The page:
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Rendering for real life footage integration

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Yan LigothRendering for real life footage integration
by on Jun 26, 2014 at 8:58:26 am

Anyone knows of any good tutorials on rendering elements for composite afterwards?
I am looking for a tutorial that can show, how to render different elements, as I am now challenged on how to render some glass elements I have to composite it behind and in front of a character. How do you render it out? The character is rotoscoped and I used a cutout to position it right in 3D space, but how to render those elements to composite in post?


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tim gallaherRe: Rendering for real life footage integration
by on Jul 18, 2014 at 9:08:37 pm

I'm not clear I understand what you are asking due to one or two run-on sentences in your post. I'm a beginner, but I might be able to help. Are you just trying to figure out how to render out elements so they can be composited in post? If so, just put a bright green object/screen behind them and then key it out in post. Are you asking how to put a video in the background of your elements because the elements' material is a type of glass? I can direct you to that as well, cuz I just did it. But it depends on the codec of the video and if 3dsm recognizes it or not. If it does, the process is simple. If it doesn't, you have to render out the video in an image sequence file and do it hat way. The latter is an involved process, and I'm not even sure that's what you want. Please clarify, and I might be able to help.



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Yan LigothRe: ndering for real life footage integration
by on Jul 18, 2014 at 9:16:16 pm

Let's say I have a character who jumps through a window. Due to safety, there is no window, so shattering needs to be done in post. So a human dummy creates glass shattering simulation. Glass pieces are in front and behind a character, now, how to composite it in post? How can I put him inside an action? It is easy to put cg behind or in front but I don't know how to put him inside, so that pieces are all around him, just as they are around a 3d dummy.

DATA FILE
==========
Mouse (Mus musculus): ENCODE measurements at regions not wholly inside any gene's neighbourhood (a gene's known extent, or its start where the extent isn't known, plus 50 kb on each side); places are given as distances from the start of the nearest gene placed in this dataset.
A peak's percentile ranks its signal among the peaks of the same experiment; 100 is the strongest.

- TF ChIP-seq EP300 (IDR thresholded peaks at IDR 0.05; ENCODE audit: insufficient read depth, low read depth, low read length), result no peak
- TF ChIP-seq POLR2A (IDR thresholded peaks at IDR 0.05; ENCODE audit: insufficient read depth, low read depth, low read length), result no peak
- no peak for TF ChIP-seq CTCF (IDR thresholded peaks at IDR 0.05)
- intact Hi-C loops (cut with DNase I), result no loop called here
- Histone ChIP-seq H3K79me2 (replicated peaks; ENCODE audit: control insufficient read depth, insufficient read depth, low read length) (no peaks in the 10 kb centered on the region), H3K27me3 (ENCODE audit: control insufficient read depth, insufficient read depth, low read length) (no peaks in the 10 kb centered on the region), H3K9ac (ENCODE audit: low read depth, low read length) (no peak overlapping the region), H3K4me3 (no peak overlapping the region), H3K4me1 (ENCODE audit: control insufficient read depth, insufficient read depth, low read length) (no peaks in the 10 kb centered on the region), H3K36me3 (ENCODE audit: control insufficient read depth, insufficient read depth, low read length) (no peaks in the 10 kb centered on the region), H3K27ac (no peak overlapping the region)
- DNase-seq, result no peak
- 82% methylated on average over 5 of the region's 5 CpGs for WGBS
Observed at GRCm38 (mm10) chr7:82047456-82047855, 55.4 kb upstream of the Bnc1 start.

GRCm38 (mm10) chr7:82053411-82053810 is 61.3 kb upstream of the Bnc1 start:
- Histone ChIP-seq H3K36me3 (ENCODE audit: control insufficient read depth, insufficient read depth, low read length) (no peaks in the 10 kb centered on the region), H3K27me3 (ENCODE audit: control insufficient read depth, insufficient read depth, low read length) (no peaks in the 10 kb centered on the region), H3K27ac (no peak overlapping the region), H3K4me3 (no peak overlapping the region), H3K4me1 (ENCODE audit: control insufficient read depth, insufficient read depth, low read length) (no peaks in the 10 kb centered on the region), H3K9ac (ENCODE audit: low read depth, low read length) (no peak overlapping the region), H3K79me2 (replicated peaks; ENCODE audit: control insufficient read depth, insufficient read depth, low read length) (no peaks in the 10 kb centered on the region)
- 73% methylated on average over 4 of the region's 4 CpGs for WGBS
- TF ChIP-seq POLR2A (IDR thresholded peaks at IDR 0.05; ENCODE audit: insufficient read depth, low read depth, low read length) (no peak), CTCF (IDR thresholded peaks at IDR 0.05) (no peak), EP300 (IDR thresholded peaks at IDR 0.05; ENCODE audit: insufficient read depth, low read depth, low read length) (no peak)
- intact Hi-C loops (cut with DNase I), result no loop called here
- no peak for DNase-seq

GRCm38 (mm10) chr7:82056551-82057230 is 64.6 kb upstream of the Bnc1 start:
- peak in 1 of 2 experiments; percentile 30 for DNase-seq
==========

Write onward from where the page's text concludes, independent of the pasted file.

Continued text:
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tim gallaherRe: ndering for real life footage integration
by on Jul 18, 2014 at 9:41:08 pm

I see. That's clearer, thanks. This would be best done if you planned ahead and shot the character with this compositing process in mind. But you could split your glass particles into two events (not sure if you are using particle generation for the glass or not). Render out the ones that would be behind the character (from the camera's point of view) and then composite them into the scene. If you have a shot of the room/building without glass in the window and without the character, this would be best. But if not, matte out the character (which might require laborious rotoscoping if you already shot it). If you have a shot of the glassless window with no character, overlay the glass pieces on top of the scene. Then composite in your character. And either way, the final step would be to lay the final pieces of glass (the ones between the character and the camera) in the scene. You could use alpha channels or green screen for the glass background to make compositing easier.

There may be another/better way to do this, but that's what comes to mind. Hope it helps.



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Yan LigothRe: ndering for real life footage integration
by on Jul 19, 2014 at 12:07:01 am

Because he goes through the window, particles are first in front and then go past him. So rendering the way proposed not really possible...
The way I am doing now, is using z-depth pass in order to define where the particles are but I think the should be a better way of doing that.


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tim gallaherRe: ndering for real life footage integration
by on Jul 19, 2014 at 3:17:02 am

Maybe I misunderstand what you are going for, but you could replace your 3D dummy with a green screen/box. Render once with the box and once without. The box follows the movement of the character crashing through the window. That way you get one render with only glass in front of him/the screen and one render with all the glass. Then composite the All-The-Glass video behind him in After Effects or some compositing software where you can matte him out (or if you can composite him on top of the All-The-Glass file and then composite those on top of the window set without the character. Then composite the Glass-Infront-Of-The-Green-Screen layer over the whole thing. You'll double up on the glass behind him, but that can be easily dealt with. If you didn't shoot it in a way to make sure you can easily lift him out of the set it's gonna be a lot of rotoscoping to lift him, but it can be done.



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